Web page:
It’s spring in Savannah, GA. That means it’s time to wash the yellow gook off your car, and start working about lawn fungus. Gro-Masters has been a trusted lawn care service in Savanannah, GA for over 20 years. This is our second article about lawn fungus. To see the first lawn fungus article with descriptions of different lawn funguses, click here.
The mostly humid, hot climate in our area makes your lawn vulnerable to fungus, a blight which can quickly transform your grass from lush to lackluster. Here are some of our suggestions on how you can treat fungus if it appears on your lawn, as well as some ideas on how you can keep lawn fungus at bay.
High rate nitrogen fertilizers can be the culprit behind fostering fungus on your lawn if used improperly. This is because nitrogen contributes directly to lush grass growth, which is the optimum breeding ground for fungus. So, in late spring and through the summer, reduce your use of high rate nitrogen fertilizers on cool-season grasses. Similarly, on warm-season grasses, cut back in the late fall or early spring. Also, avoid synthetic fertilizer or pesticides, which can also promote fungal growth.
A common culprit behind lawn fungus is over-watering. Take care to water the grass only when needed (as in, when Mother Nature isn’t providing enough rain). It’s all about balance though too, so don’t let the grass get dried out either. Typically, you don’t want an irrigation depth to exceed four to six inches. You don’t want the soil to be overly moist because that’s a prime spot for fungus to generate. It’s recommended that you water early in the morning to ensure optimum absorption.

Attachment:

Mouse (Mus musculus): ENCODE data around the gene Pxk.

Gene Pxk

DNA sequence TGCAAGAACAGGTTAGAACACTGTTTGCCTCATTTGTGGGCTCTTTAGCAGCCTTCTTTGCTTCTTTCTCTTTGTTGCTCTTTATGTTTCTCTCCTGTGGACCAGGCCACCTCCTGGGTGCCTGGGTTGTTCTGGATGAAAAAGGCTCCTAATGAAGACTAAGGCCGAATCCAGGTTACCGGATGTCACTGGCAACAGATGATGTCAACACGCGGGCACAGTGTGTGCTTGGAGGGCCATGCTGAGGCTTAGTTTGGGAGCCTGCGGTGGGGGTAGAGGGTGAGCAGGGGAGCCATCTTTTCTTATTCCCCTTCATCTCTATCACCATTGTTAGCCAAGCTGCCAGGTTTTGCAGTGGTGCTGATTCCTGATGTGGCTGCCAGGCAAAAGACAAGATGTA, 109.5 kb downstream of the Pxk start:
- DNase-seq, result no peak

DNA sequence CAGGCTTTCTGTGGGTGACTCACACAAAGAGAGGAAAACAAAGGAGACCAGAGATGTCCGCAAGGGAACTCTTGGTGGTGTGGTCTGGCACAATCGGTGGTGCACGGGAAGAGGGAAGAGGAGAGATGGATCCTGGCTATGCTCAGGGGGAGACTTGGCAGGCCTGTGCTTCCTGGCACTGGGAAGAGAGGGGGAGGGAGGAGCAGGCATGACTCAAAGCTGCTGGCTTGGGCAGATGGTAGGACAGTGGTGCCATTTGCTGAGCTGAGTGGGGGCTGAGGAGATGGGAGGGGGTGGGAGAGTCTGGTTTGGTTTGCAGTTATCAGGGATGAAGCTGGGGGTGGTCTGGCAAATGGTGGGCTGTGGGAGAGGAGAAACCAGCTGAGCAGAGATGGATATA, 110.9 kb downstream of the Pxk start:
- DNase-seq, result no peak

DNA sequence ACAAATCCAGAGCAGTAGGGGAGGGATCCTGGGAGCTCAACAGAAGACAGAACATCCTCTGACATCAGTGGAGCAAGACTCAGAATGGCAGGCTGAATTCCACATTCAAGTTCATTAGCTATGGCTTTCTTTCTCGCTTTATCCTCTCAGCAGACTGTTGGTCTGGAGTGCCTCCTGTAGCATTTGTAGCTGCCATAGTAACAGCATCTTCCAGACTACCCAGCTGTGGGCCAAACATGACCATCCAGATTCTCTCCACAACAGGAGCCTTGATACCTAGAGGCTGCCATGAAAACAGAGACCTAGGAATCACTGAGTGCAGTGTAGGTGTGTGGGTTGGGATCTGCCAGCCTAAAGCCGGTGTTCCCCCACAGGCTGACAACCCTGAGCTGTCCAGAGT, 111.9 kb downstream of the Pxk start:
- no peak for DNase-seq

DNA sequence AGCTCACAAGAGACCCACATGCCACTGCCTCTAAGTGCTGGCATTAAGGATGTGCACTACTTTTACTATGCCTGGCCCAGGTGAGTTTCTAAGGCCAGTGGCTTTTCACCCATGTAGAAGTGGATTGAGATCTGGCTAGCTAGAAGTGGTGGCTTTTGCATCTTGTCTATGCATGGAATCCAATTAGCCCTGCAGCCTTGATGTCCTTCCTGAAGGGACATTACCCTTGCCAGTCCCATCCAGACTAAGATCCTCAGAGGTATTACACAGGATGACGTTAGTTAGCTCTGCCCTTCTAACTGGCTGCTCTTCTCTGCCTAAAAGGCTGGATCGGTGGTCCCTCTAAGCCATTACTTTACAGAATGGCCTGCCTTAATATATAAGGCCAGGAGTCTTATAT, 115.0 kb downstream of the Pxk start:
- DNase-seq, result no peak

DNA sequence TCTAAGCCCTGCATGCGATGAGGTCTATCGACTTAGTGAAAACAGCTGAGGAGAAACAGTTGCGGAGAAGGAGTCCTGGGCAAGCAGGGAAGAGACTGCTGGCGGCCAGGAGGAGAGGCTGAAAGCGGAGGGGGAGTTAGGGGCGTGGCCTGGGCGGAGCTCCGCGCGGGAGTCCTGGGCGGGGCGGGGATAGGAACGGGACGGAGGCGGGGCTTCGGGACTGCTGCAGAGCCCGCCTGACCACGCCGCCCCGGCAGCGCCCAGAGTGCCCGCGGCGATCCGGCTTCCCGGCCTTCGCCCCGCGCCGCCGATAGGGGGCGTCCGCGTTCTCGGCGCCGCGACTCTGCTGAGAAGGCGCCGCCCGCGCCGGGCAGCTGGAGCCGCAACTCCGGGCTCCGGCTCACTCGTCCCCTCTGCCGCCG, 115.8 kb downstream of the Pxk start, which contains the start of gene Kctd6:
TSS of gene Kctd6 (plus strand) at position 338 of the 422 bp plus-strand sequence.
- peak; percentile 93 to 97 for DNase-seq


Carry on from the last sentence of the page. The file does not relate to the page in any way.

The Right Mower
Believe it or not, how (and how often) you cut your grass can contribute to fungus and disease growth. Make sure that the grass is kept to the proper height for the kind of grass. If it’s too short, it’s more susceptible to disease. Similarly, make sure that your mower is in good repair, and that the blades aren’t dull. This can shred the grass, leaving it vulnerable to fungus growth.
If you can provide proper air circulation and drainage in your lawn, you will greatly reduce the likelihood of fungal infection. Aerate your lawn to promote air flow and reduce excessive moisture in the soil.
Fungicides are a great tool to combat lawn fungus, but must be used correctly to be effective. Typically, it is best to apply fungicides at night, when temperatures drop to the 60°F range. Seasonal application of fungicides for both warm season and cool season grass can be an effective preventative measure.
When it comes to keeping your lawn disease free, preventative measures can go a long way to ensuring that your lawn is beautiful.
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